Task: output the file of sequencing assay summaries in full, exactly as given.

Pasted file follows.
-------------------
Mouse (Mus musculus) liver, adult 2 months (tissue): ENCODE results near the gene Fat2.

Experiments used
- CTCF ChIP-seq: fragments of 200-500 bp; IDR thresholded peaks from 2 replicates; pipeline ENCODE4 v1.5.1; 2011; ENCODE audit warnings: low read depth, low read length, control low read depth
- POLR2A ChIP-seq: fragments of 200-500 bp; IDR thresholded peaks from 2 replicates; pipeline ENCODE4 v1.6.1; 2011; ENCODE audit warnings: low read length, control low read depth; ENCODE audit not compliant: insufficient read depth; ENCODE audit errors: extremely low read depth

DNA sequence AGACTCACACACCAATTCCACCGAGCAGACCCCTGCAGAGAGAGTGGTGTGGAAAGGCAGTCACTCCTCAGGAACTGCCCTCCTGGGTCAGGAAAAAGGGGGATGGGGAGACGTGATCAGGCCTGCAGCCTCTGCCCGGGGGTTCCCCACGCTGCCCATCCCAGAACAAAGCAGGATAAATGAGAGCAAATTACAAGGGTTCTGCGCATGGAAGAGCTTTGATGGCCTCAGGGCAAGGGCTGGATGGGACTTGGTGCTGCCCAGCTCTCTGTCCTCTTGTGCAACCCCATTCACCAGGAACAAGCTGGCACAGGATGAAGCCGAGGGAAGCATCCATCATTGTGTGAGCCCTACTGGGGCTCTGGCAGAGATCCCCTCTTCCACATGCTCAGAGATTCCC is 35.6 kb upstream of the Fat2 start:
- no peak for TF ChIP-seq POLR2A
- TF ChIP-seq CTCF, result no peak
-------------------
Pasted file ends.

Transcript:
Mouse (Mus musculus) liver, adult 2 months (tissue): ENCODE results near the gene Fat2.

Experiments used
- CTCF ChIP-seq: fragments of 200-500 bp; IDR thresholded peaks from 2 replicates; pipeline ENCODE4 v1.5.1; 2011; ENCODE audit warnings: low read depth, low read length, control low read depth
- POLR2A ChIP-seq: fragments of 200-500 bp; IDR thresholded peaks from 2 replicates; pipeline ENCODE4 v1.6.1; 2011; ENCODE audit warnings: low read length, control low read depth; ENCODE audit not compliant: insufficient read depth; ENCODE audit errors: extremely low read depth

DNA sequence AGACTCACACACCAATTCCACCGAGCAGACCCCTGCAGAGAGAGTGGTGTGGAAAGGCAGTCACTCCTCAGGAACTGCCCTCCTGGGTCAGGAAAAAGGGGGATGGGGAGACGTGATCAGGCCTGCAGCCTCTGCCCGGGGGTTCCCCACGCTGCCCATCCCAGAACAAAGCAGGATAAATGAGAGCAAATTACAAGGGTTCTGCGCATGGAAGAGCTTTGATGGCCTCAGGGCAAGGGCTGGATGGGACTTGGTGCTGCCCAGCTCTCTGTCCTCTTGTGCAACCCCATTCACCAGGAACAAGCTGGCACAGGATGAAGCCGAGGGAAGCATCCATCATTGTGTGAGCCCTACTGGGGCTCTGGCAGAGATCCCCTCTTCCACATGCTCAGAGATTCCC is 35.6 kb upstream of the Fat2 start:
- no peak for TF ChIP-seq POLR2A
- TF ChIP-seq CTCF, result no peak